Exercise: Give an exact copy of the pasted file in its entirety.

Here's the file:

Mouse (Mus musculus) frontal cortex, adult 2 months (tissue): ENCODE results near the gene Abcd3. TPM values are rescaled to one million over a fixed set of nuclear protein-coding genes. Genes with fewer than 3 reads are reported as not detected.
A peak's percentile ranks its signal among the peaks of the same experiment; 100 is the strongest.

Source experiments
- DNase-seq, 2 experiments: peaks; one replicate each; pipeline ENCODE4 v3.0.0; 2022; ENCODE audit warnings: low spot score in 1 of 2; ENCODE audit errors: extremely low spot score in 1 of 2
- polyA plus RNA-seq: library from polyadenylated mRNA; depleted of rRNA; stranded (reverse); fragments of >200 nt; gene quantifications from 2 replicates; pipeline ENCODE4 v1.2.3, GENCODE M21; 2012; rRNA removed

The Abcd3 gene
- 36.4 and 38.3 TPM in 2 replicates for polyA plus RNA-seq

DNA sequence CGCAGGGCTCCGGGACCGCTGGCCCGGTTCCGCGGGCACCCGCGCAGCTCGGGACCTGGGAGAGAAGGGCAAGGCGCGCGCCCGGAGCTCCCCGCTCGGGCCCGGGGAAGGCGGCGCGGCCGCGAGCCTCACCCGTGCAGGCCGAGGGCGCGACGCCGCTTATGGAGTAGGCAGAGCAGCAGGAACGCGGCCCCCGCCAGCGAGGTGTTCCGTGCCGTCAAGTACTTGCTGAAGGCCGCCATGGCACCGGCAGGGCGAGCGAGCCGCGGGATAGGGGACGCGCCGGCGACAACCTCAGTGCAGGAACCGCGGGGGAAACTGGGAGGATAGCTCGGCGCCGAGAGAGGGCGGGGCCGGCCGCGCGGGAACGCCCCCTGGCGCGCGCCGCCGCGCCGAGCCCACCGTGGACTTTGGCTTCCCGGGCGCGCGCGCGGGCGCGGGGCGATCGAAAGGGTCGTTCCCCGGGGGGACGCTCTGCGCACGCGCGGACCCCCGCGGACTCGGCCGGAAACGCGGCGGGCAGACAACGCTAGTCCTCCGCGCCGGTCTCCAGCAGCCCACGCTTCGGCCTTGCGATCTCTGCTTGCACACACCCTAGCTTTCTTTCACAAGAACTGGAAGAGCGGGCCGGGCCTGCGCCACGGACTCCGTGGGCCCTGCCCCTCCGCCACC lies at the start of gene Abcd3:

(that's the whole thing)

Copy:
Mouse (Mus musculus) frontal cortex, adult 2 months (tissue): ENCODE results near the gene Abcd3. TPM values are rescaled to one million over a fixed set of nuclear protein-coding genes. Genes with fewer than 3 reads are reported as not detected.
A peak's percentile ranks its signal among the peaks of the same experiment; 100 is the strongest.

Source experiments
- DNase-seq, 2 experiments: peaks; one replicate each; pipeline ENCODE4 v3.0.0; 2022; ENCODE audit warnings: low spot score in 1 of 2; ENCODE audit errors: extremely low spot score in 1 of 2
- polyA plus RNA-seq: library from polyadenylated mRNA; depleted of rRNA; stranded (reverse); fragments of >200 nt; gene quantifications from 2 replicates; pipeline ENCODE4 v1.2.3, GENCODE M21; 2012; rRNA removed

The Abcd3 gene
- 36.4 and 38.3 TPM in 2 replicates for polyA plus RNA-seq

DNA sequence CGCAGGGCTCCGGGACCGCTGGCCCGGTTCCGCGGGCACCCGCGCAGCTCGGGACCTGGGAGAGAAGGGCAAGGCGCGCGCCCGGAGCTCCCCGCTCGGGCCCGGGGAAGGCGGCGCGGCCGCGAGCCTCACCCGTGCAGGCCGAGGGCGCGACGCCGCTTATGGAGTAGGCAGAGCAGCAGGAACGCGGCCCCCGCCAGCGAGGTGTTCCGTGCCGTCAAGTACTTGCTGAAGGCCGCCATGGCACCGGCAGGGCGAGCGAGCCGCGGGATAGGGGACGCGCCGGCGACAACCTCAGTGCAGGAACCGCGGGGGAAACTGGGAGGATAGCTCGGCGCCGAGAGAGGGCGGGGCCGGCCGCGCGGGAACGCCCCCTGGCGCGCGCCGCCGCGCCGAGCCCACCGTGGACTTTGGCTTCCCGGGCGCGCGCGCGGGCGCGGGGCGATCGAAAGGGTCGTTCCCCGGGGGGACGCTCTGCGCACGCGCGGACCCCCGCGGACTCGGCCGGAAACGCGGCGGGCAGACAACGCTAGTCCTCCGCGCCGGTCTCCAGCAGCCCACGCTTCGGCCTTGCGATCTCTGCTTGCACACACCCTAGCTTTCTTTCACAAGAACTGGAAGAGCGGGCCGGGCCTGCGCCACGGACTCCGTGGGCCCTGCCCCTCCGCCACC lies at the start of gene Abcd3: